Poetry: Selections from J.P. Sexton



Roadside Cannibals

The first time
I saw a car
being eaten
was on the Long Island Expressway
driving Eastwards
to bed
after working
all night in Queens.
 
It looked
quite roadworthy
except for the fact
it had no wheels.
Perched precariously
on cement blocks
four square wheels
going nowhere fast.

The next night
headed West,
I saw it again.
Without doors or seats.
Though I never witnessed
a parts thief
strip-mining
their quarry.
 
Yet, they must
have come and went
about their business
seen by hordes.
The burned out
transparent shell
a scorched corpse
for my farewell view.
 
The blackened body
still smoldered
like a vessel
bound for Valhalla.
A Viking funeral
not meant to be
cement block wheels
cannot reach the sea.



Outrun the Night

The Banshee needs
not waste
her cries
on me.
I cry alone.
 
In the deep throes
of night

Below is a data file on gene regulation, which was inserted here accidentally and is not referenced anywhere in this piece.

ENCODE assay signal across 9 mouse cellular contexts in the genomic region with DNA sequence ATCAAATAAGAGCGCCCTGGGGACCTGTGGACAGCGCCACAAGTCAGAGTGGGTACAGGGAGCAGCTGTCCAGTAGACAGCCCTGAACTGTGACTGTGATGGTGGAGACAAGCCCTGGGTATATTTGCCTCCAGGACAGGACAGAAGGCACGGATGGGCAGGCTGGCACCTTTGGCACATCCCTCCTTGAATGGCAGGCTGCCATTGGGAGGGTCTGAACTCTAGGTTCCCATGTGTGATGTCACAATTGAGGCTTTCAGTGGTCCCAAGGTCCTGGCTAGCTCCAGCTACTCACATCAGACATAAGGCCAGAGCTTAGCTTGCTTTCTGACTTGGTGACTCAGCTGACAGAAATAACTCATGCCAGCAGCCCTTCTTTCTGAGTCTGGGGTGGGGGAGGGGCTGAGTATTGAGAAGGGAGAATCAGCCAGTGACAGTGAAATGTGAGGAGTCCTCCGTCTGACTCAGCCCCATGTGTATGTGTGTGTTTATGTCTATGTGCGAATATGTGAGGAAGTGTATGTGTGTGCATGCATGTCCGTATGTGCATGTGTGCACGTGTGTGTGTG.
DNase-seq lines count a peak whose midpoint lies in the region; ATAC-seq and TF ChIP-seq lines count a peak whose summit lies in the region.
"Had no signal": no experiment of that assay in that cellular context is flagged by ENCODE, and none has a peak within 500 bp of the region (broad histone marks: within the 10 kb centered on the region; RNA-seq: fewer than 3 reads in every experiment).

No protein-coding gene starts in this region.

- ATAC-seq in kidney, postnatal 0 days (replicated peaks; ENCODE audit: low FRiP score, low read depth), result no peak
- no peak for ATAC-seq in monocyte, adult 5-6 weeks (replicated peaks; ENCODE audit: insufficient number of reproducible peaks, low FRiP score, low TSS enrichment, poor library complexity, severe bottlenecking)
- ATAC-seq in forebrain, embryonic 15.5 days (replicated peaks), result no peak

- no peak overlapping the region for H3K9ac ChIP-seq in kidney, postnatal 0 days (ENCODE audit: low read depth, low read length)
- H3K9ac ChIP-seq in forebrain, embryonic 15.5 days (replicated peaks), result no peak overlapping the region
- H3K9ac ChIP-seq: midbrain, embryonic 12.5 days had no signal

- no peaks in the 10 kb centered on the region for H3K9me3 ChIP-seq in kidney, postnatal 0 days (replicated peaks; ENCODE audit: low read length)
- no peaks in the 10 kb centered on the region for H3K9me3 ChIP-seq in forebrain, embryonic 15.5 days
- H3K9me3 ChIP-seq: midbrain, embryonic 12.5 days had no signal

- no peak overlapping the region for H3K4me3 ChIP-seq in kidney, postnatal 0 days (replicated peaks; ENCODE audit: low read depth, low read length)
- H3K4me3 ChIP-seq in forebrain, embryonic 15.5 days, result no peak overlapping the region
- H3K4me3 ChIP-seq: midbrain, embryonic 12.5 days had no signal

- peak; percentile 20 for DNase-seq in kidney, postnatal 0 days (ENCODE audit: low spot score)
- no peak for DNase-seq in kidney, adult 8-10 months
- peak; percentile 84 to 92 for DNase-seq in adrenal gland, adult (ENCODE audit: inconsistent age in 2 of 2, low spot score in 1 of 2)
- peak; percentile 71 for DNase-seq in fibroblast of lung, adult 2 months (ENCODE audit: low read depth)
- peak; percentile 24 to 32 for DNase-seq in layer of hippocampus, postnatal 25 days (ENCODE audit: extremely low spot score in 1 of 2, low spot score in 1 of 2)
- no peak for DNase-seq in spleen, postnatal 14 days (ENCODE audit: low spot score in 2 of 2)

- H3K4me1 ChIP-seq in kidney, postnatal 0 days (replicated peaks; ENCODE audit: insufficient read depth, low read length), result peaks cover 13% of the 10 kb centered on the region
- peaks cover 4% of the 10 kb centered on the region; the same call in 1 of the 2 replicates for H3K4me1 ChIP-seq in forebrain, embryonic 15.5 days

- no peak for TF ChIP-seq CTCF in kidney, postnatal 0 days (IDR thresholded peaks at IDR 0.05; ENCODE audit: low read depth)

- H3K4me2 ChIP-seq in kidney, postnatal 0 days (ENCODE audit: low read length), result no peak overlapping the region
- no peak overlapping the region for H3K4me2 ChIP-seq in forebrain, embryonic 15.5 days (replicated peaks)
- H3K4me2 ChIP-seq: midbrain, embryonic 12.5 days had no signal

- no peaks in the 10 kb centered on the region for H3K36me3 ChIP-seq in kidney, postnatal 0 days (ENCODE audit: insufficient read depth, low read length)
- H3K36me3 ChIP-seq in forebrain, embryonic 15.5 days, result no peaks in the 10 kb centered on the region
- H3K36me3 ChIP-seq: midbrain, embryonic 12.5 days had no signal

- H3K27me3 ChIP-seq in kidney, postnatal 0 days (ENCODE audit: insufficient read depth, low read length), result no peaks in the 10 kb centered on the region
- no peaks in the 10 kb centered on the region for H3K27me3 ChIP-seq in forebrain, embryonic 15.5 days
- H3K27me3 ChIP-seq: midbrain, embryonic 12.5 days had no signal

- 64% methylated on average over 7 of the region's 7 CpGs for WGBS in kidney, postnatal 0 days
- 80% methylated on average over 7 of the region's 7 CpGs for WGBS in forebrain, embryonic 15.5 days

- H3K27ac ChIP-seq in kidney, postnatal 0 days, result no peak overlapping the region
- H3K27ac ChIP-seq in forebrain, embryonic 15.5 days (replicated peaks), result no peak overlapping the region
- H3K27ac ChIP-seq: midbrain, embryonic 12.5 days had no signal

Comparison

on side streets
I fight
for my life.
 
Time bleeds out
in the darkness.
Morning straggles
and limps
With an anemic pulse.





J.P. Sexton grew up on a peninsula in North Donegal, Ireland. He has been writing poetry and short stories since he was a boy. He has been published in The Irish Times, The Garda Review Magazine and The Connaught Telegraph. In 2016 his memoir; The Big Yank - Memoir of a Boy Growing Up Irish, was published and in 2018, he co-authored a book of Irish stories called; Four Green Fields: Wild Irish Banter & Stories, Shenanigans & Poetry. He is currently editing the sequel to TBY.

Comments

  1. The two poems need to be read out loud; rhythm is right; brief words; large image! So Grand J. P. Sexton -- bring more.

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